In relation to solving a problem for customers Siebel asks a number of follow-up questions.

Can you state the problem clearly?

Being able to sum up important elements of your business is a very useful skill because the clearer that you are about your business the easier that it will be to pinpoint, customers, solutions, markets, and the like.


Have you experienced the problem yourself?

In the tech world investors and entrepreneurs often speak of ‘scratching their own itch’ which simply means to provide a solution for yourself and then find a way to share that solution with others who experience the same or similar issues.

As the business thinker Steven Covey would put it, ‘Find your own voice then allow others to find theirs.’

The specific experiences that you have as a person with a specific problem should give you the understanding that will let customers solve problems for themselves.

The next area to look at would be to identify your intended customer. The more information that you can have about your prospective customer the more enlightened about solving their problems.

This process of identifying your customer comes under the field known as demographics, and demographics refers to understanding your prospective customers through understanding how to identify them through areas such as: location, income, age, occupation, gender, etc. then too understand the process of decision making in prospective customers this would come under the field known as psychographics, and psychographics looks as the psychology, preferences, values, beliefs, motives and drives of your prospective customer.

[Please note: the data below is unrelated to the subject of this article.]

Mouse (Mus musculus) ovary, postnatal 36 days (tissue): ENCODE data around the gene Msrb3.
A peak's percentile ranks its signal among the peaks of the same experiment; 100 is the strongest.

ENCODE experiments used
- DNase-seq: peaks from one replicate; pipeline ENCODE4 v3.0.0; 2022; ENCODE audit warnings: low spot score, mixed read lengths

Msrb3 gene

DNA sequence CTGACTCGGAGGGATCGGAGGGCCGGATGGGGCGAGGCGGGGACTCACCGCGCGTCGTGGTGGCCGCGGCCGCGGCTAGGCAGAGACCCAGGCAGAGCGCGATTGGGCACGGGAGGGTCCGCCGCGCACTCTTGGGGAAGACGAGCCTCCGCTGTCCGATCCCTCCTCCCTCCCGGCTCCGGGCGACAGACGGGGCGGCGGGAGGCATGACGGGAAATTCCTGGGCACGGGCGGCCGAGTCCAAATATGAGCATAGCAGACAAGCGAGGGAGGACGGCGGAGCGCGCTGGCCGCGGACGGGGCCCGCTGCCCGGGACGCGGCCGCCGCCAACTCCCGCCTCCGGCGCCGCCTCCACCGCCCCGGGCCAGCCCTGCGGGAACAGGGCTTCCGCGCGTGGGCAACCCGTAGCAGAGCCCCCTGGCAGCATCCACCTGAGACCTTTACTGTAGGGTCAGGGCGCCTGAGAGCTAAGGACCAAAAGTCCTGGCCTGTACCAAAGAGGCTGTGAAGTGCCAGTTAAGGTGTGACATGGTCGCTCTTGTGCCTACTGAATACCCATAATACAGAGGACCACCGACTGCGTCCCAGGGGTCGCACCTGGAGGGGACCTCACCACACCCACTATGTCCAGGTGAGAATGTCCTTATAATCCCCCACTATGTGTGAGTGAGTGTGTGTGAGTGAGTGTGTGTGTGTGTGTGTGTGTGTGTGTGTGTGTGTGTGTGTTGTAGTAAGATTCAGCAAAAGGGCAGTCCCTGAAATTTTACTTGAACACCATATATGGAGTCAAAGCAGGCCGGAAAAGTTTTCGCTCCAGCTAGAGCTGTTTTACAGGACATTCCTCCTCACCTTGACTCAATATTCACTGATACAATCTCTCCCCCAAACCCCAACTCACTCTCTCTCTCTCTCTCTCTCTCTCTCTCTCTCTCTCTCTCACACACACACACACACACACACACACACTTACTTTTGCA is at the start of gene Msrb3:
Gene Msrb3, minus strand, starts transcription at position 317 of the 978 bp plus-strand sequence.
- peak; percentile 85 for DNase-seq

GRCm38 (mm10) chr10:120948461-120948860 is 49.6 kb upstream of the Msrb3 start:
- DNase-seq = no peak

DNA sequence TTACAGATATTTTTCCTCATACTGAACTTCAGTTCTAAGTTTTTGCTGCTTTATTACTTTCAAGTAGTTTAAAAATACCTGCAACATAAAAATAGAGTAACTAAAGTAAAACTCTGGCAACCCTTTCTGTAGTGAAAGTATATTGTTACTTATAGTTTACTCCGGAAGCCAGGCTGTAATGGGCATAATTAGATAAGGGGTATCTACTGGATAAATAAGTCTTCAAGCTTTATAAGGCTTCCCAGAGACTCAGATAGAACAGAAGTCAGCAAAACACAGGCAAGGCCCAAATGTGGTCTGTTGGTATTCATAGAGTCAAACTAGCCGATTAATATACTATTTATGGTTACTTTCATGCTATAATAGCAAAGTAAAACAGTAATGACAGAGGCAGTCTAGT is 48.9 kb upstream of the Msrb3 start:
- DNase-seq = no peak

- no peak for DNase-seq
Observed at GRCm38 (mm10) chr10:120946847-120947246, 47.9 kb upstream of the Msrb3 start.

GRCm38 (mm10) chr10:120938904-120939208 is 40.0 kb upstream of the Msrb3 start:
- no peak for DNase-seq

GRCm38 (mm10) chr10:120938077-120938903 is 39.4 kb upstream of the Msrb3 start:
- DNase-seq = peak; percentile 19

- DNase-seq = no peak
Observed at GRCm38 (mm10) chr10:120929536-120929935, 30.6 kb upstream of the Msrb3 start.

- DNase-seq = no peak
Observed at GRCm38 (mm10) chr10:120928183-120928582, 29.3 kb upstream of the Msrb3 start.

Demographic and psychographic information are essential to understanding how to begin to target and sell any product or service in a professional and sophisticated manner. Until you can completely understand who you are solving the issues for then it will be very difficult to succeed long-term.


The question of price is always an issue to deal with in relation to creating products and services for customers.

It certainly is true that the more that a customer likes or desires your product then the less they will be concerned with price.

The more valuable that your product is the higher the price that you can charge. It is also important to understand that the question of value is always based on beliefs and the perceived question of value.